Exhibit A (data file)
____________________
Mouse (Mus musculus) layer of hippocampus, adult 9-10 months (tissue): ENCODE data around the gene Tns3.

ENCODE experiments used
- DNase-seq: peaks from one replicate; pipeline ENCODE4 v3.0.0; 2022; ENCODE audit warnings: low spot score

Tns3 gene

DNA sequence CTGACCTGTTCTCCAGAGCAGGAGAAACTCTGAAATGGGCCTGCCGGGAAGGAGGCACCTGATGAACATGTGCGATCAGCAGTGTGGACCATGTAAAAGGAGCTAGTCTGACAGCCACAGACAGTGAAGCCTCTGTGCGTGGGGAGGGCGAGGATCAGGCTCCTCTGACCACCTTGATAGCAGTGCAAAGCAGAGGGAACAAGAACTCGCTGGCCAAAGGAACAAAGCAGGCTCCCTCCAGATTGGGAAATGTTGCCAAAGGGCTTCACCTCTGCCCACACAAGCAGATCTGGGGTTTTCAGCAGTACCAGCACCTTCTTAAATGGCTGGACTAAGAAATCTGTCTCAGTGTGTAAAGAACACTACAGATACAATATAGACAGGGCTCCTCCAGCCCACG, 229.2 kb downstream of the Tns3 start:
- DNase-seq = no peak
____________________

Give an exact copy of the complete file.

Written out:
Mouse (Mus musculus) layer of hippocampus, adult 9-10 months (tissue): ENCODE data around the gene Tns3.

ENCODE experiments used
- DNase-seq: peaks from one replicate; pipeline ENCODE4 v3.0.0; 2022; ENCODE audit warnings: low spot score

Tns3 gene

DNA sequence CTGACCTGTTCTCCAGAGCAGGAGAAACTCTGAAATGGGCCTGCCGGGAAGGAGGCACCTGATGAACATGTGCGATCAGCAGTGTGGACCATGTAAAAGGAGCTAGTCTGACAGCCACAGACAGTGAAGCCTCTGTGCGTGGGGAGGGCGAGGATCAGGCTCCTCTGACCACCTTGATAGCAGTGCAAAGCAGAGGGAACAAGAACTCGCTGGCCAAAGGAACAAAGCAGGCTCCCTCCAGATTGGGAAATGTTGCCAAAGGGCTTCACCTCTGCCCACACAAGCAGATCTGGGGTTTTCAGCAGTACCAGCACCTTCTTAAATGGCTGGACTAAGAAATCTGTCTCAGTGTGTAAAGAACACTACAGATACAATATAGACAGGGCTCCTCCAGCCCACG, 229.2 kb downstream of the Tns3 start:
- DNase-seq = no peak